Check out our breakdown of the biggest rumors of the day in our NBA Rumor Round-Up. For more rumors and news, check out Basketball Insiders’ headlines, which are constantly being updated.
There have now been several credible reports indicating that the Rockets plan to pursue Carmelo Anthony this offseason when he can opt out of his contract to become an unrestricted free agent. Daryl Morey has hit homeruns in consecutive summers by trading for James Harden and signing Dwight Howard, could he grab the offseason’s biggest star for a third straight year?
This is an intriguing option for Anthony, who wants to go where he can contend for a championship. Anthony is nearly 30 years old and doesn’t want to waste any more time on a losing team. If Houston can clear the necessary cap space to offer him a max contract and the chance to play alongside Harden and Howard for the next several years, it would be extremely tempting for the veteran forward. He would be contending as soon as next season rather than having to wait a few years for the Knicks to get out of salary cap hell in New York or having to roll the dice on Derrick Rose’s health in Chicago.
With that said, clearing the cap space to pull off such a move seems like it would be easier said than done for the Rockets. It would likely require them to dump the contracts of Omer Asik and Jeremy Lin. That could prove difficult, especially considering teams weren’t lining up to trade for those players this season when they were shopped and next season is when they’ll be owed significantly more money due to the poison-pill structure of their contracts (although their cap hit will be the same). However, according to Woj, Houston is confident that they can do create the cap room. Would the Rockets be willing to part with an attractive trade chip like Chandler Parsons or Terrence Jones or a first-round pick in order to clear the necessary space to have a shot at landing Anthony? This is an interesting rumor, and definitely something worth keeping an eye on as the offseason approaches.
Andrew Bynum can’t catch a break. It has been a rough couple of years for the big man, and now this setback is concerning since it was significant swelling, pain and fluid in his knee. Bynum will remain in Indiana to be analyzed by doctors rather than travelling with the team to New York.
When the Pacers signed Bynum, they knew what they were getting into and understood the risk associated with the center. His knees have caused him problems for years, limiting him significantly when he was with the Los Angeles Lakers, Philadelphia 76ers and Cleveland Cavaliers. However, Indiana signed Bynum anyway because they felt that bringing him in was a low-risk, high-reward move. He wasn’t an expensive acquisition and they figured it was worth seeing if they could get some production out of him.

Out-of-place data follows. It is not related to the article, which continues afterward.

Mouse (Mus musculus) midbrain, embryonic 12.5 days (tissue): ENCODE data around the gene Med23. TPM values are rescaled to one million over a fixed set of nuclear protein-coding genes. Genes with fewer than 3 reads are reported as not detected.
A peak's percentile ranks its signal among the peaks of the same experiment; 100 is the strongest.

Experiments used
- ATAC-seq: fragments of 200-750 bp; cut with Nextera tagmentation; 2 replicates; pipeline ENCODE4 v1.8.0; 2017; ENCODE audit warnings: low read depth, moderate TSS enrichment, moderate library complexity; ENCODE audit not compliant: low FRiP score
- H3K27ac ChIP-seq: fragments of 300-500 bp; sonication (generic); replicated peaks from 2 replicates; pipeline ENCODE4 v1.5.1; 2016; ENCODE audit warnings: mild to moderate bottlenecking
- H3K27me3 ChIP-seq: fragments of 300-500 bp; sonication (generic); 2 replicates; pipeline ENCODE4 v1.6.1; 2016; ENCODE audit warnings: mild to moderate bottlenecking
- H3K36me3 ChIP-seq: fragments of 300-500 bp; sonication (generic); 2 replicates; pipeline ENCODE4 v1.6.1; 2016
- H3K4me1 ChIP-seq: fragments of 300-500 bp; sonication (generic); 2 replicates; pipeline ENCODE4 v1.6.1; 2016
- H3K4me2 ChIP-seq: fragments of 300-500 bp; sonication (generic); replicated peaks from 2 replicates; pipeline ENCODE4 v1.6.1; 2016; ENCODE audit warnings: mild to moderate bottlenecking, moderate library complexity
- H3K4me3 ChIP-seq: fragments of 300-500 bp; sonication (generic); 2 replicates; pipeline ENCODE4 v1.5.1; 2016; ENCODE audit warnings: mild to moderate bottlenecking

The Pacers really don’t need Bynum during the regular season, as they have one of the deepest frontcourts in the NBA with Roy Hibbert, David West, Luis Scola, Lavoy Allen and Ian Mahinmi. But having a healthy, contributing Bynum in the postseason would be nice. More specifically, Indiana would love to have Bynum for their expected Eastern Conference Finals match-up against the Miami HEAT. If he can give the Pacers quality reserve minutes in the postseason, the signing will have been worth it. Ensuring Bynum is healthy for the playoffs should be Indiana’s goal, not trying to get the center back in the near future.
This happens a lot on young teams. When players first enter the league, their primary concern is proving that they belong in the NBA and getting paid. Players will never admit this, but it’s almost always the case. And who could blame them?
In most cases, it isn’t until a player is older, richer and more secure that they start to focus on winning and putting the team first. It’s why most contending teams are comprised of veterans and why most young teams tend to struggle.
The Celtics have eight players who are 25 years old or younger, and a lot of their players are trying to prove themselves so they can get a big payday down the road. Again, it’s hard to blame the players when they aren’t playing for much else at this point, considering the Celtics are 22-46 and clearly out of the playoff hunt in the Eastern Conference.
Rajon Rondo is used to being on veteran teams, where the number one focus is winning. I’m sure this has been an interesting year of transition for Rondo, and this is something that he’ll have to get used to for as long as Boston is rebuilding. As long as the Celtics have young players who haven’t gotten paid and are fighting for their job, playing for contracts will continue.
- Warriors, Klay Thompson have not exchanged any official offers or counteroffers for extension
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- Will the Celtics trade 2022-23 NBA Sixth Man of the Year recipient Malcolm Brogdon?
- Kevin Durant on fans who believe the EuroLeague is harder than NBA: ‘Y’all are insane’
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